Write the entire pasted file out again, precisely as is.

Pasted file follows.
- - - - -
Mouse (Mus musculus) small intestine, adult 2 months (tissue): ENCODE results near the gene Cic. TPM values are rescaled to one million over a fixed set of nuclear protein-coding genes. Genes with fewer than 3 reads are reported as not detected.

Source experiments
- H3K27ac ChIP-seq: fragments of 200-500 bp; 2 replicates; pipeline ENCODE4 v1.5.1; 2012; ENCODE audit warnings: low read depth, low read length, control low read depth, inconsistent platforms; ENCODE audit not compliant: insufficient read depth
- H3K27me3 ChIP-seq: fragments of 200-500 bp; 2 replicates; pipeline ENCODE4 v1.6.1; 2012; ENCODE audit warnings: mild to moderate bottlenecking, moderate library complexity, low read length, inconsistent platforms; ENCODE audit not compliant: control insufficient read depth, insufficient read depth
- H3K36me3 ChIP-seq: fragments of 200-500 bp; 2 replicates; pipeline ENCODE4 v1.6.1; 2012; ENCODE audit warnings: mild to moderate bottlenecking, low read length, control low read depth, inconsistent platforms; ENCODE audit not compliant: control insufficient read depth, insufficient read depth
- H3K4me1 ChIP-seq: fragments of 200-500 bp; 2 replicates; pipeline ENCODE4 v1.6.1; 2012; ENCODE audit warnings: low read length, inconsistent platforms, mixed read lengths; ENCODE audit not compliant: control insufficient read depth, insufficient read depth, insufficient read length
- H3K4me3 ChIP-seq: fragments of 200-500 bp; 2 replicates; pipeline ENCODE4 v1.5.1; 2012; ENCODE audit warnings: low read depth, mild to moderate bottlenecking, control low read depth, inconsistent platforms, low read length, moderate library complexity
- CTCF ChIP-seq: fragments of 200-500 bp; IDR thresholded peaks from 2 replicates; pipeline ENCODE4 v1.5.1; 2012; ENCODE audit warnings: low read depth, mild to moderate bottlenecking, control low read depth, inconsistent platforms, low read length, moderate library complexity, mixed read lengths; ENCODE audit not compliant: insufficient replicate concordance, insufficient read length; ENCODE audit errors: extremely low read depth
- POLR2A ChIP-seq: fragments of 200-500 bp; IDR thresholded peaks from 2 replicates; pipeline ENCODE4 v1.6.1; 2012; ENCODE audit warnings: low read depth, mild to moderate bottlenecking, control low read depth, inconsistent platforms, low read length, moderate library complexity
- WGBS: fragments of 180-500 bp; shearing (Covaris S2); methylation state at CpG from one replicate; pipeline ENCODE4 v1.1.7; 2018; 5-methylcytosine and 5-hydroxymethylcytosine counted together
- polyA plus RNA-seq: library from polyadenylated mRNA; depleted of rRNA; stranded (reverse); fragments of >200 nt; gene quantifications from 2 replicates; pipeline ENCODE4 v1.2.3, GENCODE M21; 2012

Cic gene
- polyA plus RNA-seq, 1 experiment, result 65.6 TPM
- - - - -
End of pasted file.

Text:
Mouse (Mus musculus) small intestine, adult 2 months (tissue): ENCODE results near the gene Cic. TPM values are rescaled to one million over a fixed set of nuclear protein-coding genes. Genes with fewer than 3 reads are reported as not detected.

Source experiments
- H3K27ac ChIP-seq: fragments of 200-500 bp; 2 replicates; pipeline ENCODE4 v1.5.1; 2012; ENCODE audit warnings: low read depth, low read length, control low read depth, inconsistent platforms; ENCODE audit not compliant: insufficient read depth
- H3K27me3 ChIP-seq: fragments of 200-500 bp; 2 replicates; pipeline ENCODE4 v1.6.1; 2012; ENCODE audit warnings: mild to moderate bottlenecking, moderate library complexity, low read length, inconsistent platforms; ENCODE audit not compliant: control insufficient read depth, insufficient read depth
- H3K36me3 ChIP-seq: fragments of 200-500 bp; 2 replicates; pipeline ENCODE4 v1.6.1; 2012; ENCODE audit warnings: mild to moderate bottlenecking, low read length, control low read depth, inconsistent platforms; ENCODE audit not compliant: control insufficient read depth, insufficient read depth
- H3K4me1 ChIP-seq: fragments of 200-500 bp; 2 replicates; pipeline ENCODE4 v1.6.1; 2012; ENCODE audit warnings: low read length, inconsistent platforms, mixed read lengths; ENCODE audit not compliant: control insufficient read depth, insufficient read depth, insufficient read length
- H3K4me3 ChIP-seq: fragments of 200-500 bp; 2 replicates; pipeline ENCODE4 v1.5.1; 2012; ENCODE audit warnings: low read depth, mild to moderate bottlenecking, control low read depth, inconsistent platforms, low read length, moderate library complexity
- CTCF ChIP-seq: fragments of 200-500 bp; IDR thresholded peaks from 2 replicates; pipeline ENCODE4 v1.5.1; 2012; ENCODE audit warnings: low read depth, mild to moderate bottlenecking, control low read depth, inconsistent platforms, low read length, moderate library complexity, mixed read lengths; ENCODE audit not compliant: insufficient replicate concordance, insufficient read length; ENCODE audit errors: extremely low read depth
- POLR2A ChIP-seq: fragments of 200-500 bp; IDR thresholded peaks from 2 replicates; pipeline ENCODE4 v1.6.1; 2012; ENCODE audit warnings: low read depth, mild to moderate bottlenecking, control low read depth, inconsistent platforms, low read length, moderate library complexity
- WGBS: fragments of 180-500 bp; shearing (Covaris S2); methylation state at CpG from one replicate; pipeline ENCODE4 v1.1.7; 2018; 5-methylcytosine and 5-hydroxymethylcytosine counted together
- polyA plus RNA-seq: library from polyadenylated mRNA; depleted of rRNA; stranded (reverse); fragments of >200 nt; gene quantifications from 2 replicates; pipeline ENCODE4 v1.2.3, GENCODE M21; 2012

Cic gene
- polyA plus RNA-seq, 1 experiment, result 65.6 TPM